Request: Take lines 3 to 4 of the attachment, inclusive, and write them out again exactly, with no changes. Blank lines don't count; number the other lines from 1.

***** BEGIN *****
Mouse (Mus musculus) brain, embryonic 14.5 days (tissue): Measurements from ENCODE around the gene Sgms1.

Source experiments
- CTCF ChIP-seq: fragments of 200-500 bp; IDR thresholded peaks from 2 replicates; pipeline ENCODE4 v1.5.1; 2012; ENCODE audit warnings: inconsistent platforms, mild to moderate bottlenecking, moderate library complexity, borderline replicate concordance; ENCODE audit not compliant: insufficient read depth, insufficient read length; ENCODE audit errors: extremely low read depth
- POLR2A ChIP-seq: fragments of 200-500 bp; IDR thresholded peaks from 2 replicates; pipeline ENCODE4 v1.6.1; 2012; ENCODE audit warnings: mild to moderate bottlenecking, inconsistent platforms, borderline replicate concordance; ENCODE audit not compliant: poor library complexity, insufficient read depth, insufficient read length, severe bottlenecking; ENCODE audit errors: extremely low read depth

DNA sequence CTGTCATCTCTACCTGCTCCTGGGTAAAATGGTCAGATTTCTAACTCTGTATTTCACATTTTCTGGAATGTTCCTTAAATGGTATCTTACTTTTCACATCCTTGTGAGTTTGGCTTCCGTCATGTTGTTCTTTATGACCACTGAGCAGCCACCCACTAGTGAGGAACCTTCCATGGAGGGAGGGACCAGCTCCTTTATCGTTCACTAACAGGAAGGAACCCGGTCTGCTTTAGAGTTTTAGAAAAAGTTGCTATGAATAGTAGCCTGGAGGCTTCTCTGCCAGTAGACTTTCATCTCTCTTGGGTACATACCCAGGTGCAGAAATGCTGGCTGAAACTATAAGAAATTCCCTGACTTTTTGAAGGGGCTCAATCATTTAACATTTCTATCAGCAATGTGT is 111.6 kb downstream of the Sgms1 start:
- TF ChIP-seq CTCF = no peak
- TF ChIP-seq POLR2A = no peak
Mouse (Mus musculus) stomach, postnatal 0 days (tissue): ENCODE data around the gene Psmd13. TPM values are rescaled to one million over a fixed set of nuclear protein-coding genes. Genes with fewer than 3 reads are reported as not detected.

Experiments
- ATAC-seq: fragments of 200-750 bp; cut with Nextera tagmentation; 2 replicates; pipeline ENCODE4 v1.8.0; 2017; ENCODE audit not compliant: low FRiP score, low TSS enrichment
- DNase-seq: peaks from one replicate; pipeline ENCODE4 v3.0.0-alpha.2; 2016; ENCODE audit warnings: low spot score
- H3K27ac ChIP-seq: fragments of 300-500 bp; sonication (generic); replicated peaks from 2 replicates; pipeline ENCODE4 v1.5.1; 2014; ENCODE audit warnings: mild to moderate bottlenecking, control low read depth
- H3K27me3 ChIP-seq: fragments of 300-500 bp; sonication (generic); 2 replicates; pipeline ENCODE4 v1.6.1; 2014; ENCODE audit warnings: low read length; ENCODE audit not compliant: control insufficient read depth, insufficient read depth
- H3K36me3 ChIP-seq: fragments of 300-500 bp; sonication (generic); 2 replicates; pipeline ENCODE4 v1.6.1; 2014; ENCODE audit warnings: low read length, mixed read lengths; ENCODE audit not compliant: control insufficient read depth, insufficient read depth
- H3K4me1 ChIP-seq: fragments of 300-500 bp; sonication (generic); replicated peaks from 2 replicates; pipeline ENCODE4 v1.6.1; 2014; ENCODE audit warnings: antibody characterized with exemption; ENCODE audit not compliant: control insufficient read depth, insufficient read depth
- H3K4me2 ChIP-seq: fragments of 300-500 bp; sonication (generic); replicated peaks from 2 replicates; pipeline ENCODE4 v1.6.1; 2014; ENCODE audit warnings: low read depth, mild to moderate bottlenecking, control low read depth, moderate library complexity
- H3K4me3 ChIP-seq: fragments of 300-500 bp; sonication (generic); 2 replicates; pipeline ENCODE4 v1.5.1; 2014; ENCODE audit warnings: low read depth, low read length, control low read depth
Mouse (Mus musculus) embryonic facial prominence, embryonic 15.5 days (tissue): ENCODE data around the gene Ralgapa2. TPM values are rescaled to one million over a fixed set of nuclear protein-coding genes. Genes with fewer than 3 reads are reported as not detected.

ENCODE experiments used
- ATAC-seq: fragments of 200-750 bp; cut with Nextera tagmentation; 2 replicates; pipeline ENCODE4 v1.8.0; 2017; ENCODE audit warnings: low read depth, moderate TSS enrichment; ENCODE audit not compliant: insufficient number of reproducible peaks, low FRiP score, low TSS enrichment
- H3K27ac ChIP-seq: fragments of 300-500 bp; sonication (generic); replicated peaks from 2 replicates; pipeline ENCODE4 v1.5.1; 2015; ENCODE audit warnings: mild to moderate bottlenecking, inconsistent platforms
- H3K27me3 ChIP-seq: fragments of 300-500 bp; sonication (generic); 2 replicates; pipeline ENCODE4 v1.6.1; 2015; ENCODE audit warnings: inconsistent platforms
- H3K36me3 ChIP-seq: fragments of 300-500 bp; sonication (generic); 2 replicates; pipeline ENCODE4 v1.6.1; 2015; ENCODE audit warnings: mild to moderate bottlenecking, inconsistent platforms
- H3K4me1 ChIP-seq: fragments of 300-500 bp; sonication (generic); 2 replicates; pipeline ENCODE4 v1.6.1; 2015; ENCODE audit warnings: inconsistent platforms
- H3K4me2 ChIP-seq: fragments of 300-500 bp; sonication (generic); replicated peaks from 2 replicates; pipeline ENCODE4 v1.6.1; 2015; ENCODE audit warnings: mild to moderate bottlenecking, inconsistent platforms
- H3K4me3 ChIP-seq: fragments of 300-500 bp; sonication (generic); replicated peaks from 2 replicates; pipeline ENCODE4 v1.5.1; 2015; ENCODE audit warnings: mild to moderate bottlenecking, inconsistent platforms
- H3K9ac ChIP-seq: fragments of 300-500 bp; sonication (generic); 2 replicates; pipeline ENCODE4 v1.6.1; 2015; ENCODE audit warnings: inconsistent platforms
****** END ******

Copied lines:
- CTCF ChIP-seq: fragments of 200-500 bp; IDR thresholded peaks from 2 replicates; pipeline ENCODE4 v1.5.1; 2012; ENCODE audit warnings: inconsistent platforms, mild to moderate bottlenecking, moderate library complexity, borderline replicate concordance; ENCODE audit not compliant: insufficient read depth, insufficient read length; ENCODE audit errors: extremely low read depth
- POLR2A ChIP-seq: fragments of 200-500 bp; IDR thresholded peaks from 2 replicates; pipeline ENCODE4 v1.6.1; 2012; ENCODE audit warnings: mild to moderate bottlenecking, inconsistent platforms, borderline replicate concordance; ENCODE audit not compliant: poor library complexity, insufficient read depth, insufficient read length, severe bottlenecking; ENCODE audit errors: extremely low read depth